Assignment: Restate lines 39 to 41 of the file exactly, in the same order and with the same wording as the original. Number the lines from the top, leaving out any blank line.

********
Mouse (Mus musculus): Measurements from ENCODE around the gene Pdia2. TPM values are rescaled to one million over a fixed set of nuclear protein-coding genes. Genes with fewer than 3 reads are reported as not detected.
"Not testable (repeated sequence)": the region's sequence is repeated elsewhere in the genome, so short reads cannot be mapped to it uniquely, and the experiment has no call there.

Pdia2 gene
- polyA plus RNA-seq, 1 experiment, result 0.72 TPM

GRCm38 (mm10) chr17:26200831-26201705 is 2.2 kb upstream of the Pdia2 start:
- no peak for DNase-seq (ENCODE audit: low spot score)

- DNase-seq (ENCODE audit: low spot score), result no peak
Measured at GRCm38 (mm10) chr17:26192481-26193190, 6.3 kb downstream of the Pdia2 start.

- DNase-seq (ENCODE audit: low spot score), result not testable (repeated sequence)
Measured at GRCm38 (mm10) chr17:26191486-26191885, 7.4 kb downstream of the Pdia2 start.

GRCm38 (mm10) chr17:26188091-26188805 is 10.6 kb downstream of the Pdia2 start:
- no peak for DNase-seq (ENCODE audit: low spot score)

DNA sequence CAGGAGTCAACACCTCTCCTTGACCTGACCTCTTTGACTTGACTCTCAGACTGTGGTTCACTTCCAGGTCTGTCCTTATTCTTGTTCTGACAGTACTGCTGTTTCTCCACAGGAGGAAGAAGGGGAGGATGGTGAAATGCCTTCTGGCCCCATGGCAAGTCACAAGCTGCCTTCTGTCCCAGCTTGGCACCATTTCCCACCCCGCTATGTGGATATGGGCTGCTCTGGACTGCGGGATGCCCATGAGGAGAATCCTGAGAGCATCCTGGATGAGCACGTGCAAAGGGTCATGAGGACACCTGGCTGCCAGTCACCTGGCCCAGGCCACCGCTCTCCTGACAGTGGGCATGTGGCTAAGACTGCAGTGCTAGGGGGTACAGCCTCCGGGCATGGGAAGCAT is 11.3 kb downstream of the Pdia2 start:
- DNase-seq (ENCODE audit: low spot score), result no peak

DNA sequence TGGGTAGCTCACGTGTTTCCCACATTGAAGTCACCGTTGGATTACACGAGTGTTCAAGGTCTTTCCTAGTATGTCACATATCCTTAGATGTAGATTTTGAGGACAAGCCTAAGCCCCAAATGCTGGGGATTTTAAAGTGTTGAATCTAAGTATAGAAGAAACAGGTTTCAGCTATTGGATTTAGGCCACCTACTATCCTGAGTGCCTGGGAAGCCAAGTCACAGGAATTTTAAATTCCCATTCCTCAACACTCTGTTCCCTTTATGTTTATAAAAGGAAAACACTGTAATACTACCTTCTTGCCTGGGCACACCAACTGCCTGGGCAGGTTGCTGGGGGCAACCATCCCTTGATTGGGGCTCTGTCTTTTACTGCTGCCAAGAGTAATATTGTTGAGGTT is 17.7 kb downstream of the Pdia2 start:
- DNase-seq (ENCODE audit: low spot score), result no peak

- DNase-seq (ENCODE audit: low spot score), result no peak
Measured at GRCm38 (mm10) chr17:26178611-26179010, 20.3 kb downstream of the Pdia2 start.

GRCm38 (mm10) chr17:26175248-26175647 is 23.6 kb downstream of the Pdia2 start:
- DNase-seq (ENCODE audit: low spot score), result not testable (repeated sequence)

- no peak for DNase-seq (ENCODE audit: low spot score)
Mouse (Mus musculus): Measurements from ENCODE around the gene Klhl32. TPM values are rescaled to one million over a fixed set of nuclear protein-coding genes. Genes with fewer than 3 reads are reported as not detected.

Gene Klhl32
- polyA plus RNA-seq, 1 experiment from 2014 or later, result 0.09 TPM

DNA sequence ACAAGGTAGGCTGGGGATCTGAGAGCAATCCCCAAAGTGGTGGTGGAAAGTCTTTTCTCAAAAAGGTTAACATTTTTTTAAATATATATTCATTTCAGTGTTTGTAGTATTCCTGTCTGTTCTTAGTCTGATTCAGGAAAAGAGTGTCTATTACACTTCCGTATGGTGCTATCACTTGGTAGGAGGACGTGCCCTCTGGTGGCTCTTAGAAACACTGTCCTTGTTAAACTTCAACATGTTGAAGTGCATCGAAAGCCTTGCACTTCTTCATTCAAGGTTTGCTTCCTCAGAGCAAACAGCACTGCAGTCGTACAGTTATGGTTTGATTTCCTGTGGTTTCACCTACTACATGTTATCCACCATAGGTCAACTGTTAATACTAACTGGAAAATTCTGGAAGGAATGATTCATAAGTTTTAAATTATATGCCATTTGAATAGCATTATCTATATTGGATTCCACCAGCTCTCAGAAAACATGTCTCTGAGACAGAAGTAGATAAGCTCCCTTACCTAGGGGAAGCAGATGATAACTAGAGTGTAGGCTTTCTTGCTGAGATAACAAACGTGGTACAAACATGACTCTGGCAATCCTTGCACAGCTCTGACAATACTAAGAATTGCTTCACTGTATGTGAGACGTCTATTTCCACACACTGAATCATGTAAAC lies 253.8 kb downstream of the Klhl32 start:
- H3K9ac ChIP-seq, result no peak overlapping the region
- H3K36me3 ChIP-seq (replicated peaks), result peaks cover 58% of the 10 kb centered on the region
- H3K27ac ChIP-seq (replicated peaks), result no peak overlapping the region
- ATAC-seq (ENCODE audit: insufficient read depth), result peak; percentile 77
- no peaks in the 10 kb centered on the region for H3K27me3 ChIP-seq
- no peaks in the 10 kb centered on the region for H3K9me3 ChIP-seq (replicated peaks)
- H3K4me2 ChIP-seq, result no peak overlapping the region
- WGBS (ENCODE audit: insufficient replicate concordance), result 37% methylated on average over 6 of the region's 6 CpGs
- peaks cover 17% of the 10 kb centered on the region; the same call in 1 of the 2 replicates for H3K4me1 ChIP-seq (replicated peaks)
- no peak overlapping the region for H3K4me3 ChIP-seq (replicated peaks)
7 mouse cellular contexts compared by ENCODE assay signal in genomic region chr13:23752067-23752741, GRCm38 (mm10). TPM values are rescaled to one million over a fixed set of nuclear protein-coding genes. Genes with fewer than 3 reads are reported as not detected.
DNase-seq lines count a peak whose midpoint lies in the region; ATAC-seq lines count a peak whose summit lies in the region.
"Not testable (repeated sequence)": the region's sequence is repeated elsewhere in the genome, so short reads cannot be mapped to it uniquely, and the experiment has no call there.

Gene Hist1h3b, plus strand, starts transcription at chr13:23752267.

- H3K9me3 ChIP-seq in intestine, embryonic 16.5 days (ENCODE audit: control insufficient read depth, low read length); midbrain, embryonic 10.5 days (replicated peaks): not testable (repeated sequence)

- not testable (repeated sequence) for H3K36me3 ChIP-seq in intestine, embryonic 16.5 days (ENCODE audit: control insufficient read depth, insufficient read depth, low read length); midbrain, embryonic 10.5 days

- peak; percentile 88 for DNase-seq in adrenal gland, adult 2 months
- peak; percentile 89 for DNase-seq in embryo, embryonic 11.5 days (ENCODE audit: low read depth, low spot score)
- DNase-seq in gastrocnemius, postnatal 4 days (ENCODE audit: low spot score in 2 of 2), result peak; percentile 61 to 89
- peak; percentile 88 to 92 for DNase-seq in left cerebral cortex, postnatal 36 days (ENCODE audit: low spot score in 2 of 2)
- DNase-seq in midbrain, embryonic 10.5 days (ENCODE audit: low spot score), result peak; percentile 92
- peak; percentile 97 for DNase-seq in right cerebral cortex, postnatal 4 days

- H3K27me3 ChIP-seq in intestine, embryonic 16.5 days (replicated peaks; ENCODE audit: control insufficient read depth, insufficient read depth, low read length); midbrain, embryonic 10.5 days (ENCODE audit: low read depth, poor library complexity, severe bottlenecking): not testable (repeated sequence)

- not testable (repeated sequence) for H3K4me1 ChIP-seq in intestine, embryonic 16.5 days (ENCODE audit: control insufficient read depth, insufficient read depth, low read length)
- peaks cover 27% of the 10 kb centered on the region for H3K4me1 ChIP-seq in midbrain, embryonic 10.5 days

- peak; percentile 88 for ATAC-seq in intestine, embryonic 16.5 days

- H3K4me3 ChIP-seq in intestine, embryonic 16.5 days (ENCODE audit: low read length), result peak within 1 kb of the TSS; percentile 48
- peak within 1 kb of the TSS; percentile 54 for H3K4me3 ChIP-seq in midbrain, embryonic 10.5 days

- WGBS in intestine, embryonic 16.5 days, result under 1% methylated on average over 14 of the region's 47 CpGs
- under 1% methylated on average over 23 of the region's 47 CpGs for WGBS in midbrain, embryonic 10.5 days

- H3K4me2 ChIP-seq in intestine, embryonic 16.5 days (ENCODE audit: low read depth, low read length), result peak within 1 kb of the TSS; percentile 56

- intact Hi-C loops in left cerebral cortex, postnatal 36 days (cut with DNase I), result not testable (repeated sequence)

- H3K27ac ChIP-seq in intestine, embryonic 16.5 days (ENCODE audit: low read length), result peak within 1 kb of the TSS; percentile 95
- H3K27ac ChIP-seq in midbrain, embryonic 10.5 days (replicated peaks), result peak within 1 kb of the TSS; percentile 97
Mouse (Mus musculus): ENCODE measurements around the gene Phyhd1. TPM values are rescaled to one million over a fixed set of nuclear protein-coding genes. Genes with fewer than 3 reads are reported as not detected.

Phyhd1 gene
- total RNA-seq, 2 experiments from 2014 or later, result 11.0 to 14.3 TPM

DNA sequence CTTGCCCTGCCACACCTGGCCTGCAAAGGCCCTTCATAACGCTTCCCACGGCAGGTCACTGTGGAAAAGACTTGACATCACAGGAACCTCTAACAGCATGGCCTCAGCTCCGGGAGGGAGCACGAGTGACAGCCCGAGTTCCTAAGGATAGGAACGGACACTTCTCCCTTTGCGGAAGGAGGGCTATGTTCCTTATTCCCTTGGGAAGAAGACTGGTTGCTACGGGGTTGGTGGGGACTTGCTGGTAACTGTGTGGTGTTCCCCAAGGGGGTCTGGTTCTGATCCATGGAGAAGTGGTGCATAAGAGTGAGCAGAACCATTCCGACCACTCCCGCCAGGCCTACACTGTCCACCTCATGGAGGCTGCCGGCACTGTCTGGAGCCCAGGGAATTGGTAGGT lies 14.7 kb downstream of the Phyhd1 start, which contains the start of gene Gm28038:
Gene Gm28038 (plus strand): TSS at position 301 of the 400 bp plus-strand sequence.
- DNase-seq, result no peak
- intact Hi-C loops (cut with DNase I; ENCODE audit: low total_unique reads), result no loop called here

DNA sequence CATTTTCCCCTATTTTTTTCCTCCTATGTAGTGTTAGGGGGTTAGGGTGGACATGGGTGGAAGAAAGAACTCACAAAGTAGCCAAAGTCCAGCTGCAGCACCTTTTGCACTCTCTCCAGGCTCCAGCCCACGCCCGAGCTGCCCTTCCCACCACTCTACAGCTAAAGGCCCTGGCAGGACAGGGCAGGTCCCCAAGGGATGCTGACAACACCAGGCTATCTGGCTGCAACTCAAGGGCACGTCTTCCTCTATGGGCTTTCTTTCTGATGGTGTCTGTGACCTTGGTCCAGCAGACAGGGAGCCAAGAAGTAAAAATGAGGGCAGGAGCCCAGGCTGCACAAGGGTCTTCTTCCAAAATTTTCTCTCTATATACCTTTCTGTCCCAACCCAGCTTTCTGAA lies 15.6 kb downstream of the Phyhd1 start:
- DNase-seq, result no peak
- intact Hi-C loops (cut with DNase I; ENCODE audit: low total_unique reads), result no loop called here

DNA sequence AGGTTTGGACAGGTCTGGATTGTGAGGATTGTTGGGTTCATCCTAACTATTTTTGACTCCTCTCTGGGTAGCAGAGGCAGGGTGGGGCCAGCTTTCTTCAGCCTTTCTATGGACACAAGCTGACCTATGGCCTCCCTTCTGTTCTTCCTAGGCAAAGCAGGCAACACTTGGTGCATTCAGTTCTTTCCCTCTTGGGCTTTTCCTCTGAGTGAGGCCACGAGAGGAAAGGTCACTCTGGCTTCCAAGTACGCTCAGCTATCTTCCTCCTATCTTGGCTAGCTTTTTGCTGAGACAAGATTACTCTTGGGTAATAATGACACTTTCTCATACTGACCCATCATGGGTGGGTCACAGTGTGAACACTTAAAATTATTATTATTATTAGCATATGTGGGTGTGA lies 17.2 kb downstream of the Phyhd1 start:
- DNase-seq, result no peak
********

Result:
Gene Hist1h3b, plus strand, starts transcription at chr13:23752267.

- H3K9me3 ChIP-seq in intestine, embryonic 16.5 days (ENCODE audit: control insufficient read depth, low read length); midbrain, embryonic 10.5 days (replicated peaks): not testable (repeated sequence)

- not testable (repeated sequence) for H3K36me3 ChIP-seq in intestine, embryonic 16.5 days (ENCODE audit: control insufficient read depth, insufficient read depth, low read length); midbrain, embryonic 10.5 days